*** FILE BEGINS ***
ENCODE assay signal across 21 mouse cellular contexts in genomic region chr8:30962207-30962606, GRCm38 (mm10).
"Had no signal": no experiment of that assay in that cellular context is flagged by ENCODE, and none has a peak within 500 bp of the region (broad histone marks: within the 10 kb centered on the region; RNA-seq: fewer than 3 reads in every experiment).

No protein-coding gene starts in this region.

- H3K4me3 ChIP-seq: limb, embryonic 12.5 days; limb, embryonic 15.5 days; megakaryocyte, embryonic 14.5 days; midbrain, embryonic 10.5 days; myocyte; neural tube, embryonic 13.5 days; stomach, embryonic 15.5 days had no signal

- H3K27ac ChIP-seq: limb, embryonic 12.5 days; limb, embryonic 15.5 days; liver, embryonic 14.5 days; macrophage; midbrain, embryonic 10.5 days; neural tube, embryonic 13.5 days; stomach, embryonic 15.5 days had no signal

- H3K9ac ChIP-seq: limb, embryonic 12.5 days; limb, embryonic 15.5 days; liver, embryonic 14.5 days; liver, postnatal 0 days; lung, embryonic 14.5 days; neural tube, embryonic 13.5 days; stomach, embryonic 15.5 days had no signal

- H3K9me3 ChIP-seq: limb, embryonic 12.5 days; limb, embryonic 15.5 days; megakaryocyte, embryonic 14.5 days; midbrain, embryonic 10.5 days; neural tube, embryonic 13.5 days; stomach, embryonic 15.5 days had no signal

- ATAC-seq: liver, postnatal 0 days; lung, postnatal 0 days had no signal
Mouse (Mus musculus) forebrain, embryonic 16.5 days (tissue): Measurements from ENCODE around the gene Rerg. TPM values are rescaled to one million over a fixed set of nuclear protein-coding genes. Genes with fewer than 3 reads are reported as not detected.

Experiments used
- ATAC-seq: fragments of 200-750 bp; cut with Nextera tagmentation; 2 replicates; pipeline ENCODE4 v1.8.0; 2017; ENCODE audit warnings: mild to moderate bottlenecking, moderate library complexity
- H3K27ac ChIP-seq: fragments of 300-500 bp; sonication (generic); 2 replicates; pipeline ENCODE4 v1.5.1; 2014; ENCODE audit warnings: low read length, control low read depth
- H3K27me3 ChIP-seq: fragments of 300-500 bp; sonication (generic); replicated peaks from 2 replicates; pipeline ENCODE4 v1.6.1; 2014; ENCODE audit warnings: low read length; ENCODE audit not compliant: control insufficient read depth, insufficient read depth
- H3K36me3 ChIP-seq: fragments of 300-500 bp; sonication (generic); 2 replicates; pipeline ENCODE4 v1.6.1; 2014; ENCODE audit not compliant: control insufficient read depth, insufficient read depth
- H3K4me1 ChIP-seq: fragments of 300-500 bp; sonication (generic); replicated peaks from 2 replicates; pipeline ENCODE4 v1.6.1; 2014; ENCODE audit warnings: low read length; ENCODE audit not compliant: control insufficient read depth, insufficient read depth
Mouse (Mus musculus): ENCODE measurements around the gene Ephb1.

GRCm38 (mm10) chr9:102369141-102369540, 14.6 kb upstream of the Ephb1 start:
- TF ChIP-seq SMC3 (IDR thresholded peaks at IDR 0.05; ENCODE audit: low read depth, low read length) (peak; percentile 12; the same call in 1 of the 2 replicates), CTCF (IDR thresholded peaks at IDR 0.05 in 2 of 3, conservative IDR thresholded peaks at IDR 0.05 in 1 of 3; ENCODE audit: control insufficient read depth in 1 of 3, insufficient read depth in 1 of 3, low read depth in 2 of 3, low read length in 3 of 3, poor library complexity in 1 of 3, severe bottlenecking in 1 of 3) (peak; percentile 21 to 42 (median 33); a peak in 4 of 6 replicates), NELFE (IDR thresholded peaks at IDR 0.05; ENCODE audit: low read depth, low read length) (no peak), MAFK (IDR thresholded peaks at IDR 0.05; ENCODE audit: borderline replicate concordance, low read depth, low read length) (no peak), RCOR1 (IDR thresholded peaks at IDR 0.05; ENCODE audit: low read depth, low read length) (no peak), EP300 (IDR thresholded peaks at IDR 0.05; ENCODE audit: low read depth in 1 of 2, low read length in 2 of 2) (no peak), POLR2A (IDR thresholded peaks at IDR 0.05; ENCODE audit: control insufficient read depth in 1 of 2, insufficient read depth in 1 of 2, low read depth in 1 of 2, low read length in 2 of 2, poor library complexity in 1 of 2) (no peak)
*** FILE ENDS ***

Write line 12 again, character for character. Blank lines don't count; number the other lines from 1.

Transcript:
- H3K27ac ChIP-seq: fragments of 300-500 bp; sonication (generic); 2 replicates; pipeline ENCODE4 v1.5.1; 2014; ENCODE audit warnings: low read length, control low read depth